Notifications are hard. Really hard. But a few simple basics should at least get you of out this mess:
- If the thread open on web and the page is active (focused some time the last minute or so) – don’t send a notification at all.
- If the thread not open and the page is not active – send a notification.
- If the thread minimized in the web browser but the page is active – send only a web notification.
Do I realize that these features are more complex than I have described them here? Yes. But they’re not very complex for a product team such as the one behind Facebook.
Do I realize that Facebook usually releases features and then iterates on them to improve the user experience? Yes. But this is a web strategy. A mobile app is often, like in this case, just a good interface on top of a web service. If the interface is bad, the service is bad.
Iterate all you want on the service. But “release early, release often” is not a viable strategy for a mobile interface.
So why am I taking time to
complain write all this? Because Facebook Messages, and Facebook Messenger, is a great product. It will help me organize my communication even better and have faster communications with my friends. No longer will discussions be spread through WhatsApp, iMessages, SMS, Email etc etc.
And the reason I can’t do that today is the Facebook Messenger interface. With
god damn enourmous amounts of some luck this post might help Facebook create a really good Messenger app faster. Fingers crossed. Also, I’m available for hire.
Ben from the Facebook Messenger team replies with some information about the upcoming version 1.5 of the app. Early the next morning I had it and started using it. And I must say it’s a big improvement. I’ll write a follow up shortly about this new version.
Orginially posted on the official SIME blog
SIME is a Swedish Conference on web, tech and startups. Where great speakers entertain for two days and investors and entrepreneurs mingle over coffee and champagne.
SIME 2011 was a flurry of great speaker on a wide area of subjects. While the set theme for SIME was “Passion Wins” another theme running through the conference was going mobile. Gamification was subtly introduced to the SIME audience in a panel on Gamification and marketing. Possibly to set the stage for a larger presence next year.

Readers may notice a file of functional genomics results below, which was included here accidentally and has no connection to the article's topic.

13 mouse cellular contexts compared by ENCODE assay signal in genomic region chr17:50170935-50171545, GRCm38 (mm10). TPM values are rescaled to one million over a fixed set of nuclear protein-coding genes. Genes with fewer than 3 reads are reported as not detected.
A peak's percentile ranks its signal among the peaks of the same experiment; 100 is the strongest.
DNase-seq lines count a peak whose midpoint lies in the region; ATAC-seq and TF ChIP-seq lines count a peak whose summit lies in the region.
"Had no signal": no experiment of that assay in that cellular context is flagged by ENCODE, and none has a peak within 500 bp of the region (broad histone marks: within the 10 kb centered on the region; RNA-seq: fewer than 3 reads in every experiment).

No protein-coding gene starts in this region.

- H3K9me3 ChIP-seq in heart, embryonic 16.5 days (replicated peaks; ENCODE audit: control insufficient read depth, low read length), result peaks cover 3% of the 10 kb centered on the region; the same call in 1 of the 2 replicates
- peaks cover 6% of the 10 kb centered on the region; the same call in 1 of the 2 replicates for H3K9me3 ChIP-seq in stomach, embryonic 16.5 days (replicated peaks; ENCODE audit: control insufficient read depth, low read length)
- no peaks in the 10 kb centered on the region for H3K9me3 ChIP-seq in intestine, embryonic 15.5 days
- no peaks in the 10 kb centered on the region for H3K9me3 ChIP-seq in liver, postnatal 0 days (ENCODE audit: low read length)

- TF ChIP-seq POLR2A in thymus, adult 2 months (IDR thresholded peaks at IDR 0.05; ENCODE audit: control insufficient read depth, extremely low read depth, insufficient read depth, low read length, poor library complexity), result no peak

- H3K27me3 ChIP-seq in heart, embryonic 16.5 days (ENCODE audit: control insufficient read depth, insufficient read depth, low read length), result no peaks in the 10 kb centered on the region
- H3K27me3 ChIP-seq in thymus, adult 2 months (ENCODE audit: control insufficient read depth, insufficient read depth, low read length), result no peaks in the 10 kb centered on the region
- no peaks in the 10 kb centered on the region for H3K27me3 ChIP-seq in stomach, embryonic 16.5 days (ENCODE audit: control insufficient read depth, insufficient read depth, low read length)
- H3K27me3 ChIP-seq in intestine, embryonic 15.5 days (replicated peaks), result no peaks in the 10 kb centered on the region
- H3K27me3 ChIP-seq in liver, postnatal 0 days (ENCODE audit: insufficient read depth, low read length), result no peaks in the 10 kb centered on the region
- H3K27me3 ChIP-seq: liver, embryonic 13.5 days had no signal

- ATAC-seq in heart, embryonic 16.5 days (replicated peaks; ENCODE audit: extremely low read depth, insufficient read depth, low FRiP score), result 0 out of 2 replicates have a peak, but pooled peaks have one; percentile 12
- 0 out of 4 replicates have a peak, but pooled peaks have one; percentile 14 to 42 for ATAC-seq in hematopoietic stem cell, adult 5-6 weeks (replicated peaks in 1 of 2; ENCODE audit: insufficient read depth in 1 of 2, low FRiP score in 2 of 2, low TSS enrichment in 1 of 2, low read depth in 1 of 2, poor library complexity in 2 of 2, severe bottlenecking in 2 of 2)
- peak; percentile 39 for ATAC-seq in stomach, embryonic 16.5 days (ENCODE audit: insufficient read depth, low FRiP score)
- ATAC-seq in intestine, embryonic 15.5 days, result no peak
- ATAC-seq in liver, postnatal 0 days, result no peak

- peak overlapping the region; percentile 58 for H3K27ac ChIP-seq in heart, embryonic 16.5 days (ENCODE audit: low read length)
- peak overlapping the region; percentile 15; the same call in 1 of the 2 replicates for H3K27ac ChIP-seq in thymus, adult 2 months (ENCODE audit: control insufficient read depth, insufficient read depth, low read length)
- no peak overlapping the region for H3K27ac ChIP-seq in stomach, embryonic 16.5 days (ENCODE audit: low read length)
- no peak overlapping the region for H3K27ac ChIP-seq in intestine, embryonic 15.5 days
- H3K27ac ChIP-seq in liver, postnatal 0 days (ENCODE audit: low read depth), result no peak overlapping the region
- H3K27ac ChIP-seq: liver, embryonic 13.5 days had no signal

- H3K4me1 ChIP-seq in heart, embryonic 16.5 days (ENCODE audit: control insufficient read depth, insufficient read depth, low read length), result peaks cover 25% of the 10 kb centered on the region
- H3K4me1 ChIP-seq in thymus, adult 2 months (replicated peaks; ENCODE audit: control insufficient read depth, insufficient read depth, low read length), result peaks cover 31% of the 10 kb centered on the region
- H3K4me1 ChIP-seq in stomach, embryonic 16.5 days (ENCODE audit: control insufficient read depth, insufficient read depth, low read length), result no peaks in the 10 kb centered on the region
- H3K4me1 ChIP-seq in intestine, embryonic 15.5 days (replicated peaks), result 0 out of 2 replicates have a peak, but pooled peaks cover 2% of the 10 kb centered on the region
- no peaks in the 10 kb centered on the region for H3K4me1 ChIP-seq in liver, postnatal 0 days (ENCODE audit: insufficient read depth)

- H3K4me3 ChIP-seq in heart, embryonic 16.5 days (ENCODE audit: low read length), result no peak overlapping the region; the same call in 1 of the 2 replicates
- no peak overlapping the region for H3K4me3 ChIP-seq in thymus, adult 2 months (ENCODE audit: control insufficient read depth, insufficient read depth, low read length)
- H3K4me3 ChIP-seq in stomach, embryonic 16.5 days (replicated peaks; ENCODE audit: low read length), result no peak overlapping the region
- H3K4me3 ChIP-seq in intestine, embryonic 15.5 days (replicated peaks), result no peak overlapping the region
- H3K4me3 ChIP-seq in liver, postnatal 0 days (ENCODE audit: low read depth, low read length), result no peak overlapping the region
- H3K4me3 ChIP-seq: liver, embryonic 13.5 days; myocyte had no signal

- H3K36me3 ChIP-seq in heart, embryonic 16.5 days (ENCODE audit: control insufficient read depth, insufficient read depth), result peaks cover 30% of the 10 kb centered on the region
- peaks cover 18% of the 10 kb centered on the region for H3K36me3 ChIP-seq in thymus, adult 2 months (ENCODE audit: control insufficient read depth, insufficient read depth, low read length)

But what exactly is Gamification and how does it tie in with SIME 2011?
Gamification is the process of using game mechanics in non-game products and services. I am not talking about 3D characters or scoring points here however. Games have matured in relative obscurity thought the years to become one of the worlds largest entertainment forms, aimed mostly at adults. The foundations ofwhat makes a good game are similar and equally complex as what makes a great brand. The psychology or rewards have been used in training and products over the years, but only games have really delved deep and explored the territory. Pacing and storytelling in a product where there is no story is also only really explored in the games industry. Science and design based on concepts like these are migrating from games into “normal” products.
This is Gamification. And oddly, ties in excellently to SIMEs central theme.
The Passion of Gamification
Passion Wins. That theme was presented by Ola in his welcoming speech and it was central to almost all the talks at SIME. From presentations from promising startups, among them iZettle – the mobile payment solution, to using brain scans for better marketing there was not a presenter on stage that lacked passion. But how do we reach passion in our users or customers? While every panel spoke of the importance to engage users and inspire passion there was only one that talked about how thats done.
Panel on Gamificiation
A panel consisting of Elísabet Grétarsdóttir, Eve Online, Johan Sjöberg, founder Starstable, and Robin Teigland, Stockholm School of Economics, joined Ola on stage to discuss the most popular buzzword of the day.